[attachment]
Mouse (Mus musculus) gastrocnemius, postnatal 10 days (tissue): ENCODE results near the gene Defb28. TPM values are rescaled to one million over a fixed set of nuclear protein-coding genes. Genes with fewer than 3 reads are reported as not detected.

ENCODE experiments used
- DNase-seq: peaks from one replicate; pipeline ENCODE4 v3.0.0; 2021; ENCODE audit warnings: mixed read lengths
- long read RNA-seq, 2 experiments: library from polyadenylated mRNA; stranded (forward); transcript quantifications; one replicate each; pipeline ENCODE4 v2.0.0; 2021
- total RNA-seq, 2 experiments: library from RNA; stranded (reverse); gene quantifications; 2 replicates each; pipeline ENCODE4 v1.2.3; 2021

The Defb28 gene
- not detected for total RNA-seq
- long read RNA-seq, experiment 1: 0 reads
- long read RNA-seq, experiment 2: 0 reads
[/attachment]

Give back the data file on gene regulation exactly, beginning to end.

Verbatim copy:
Mouse (Mus musculus) gastrocnemius, postnatal 10 days (tissue): ENCODE results near the gene Defb28. TPM values are rescaled to one million over a fixed set of nuclear protein-coding genes. Genes with fewer than 3 reads are reported as not detected.

ENCODE experiments used
- DNase-seq: peaks from one replicate; pipeline ENCODE4 v3.0.0; 2021; ENCODE audit warnings: mixed read lengths
- long read RNA-seq, 2 experiments: library from polyadenylated mRNA; stranded (forward); transcript quantifications; one replicate each; pipeline ENCODE4 v2.0.0; 2021
- total RNA-seq, 2 experiments: library from RNA; stranded (reverse); gene quantifications; 2 replicates each; pipeline ENCODE4 v1.2.3; 2021

The Defb28 gene
- not detected for total RNA-seq
- long read RNA-seq, experiment 1: 0 reads
- long read RNA-seq, experiment 2: 0 reads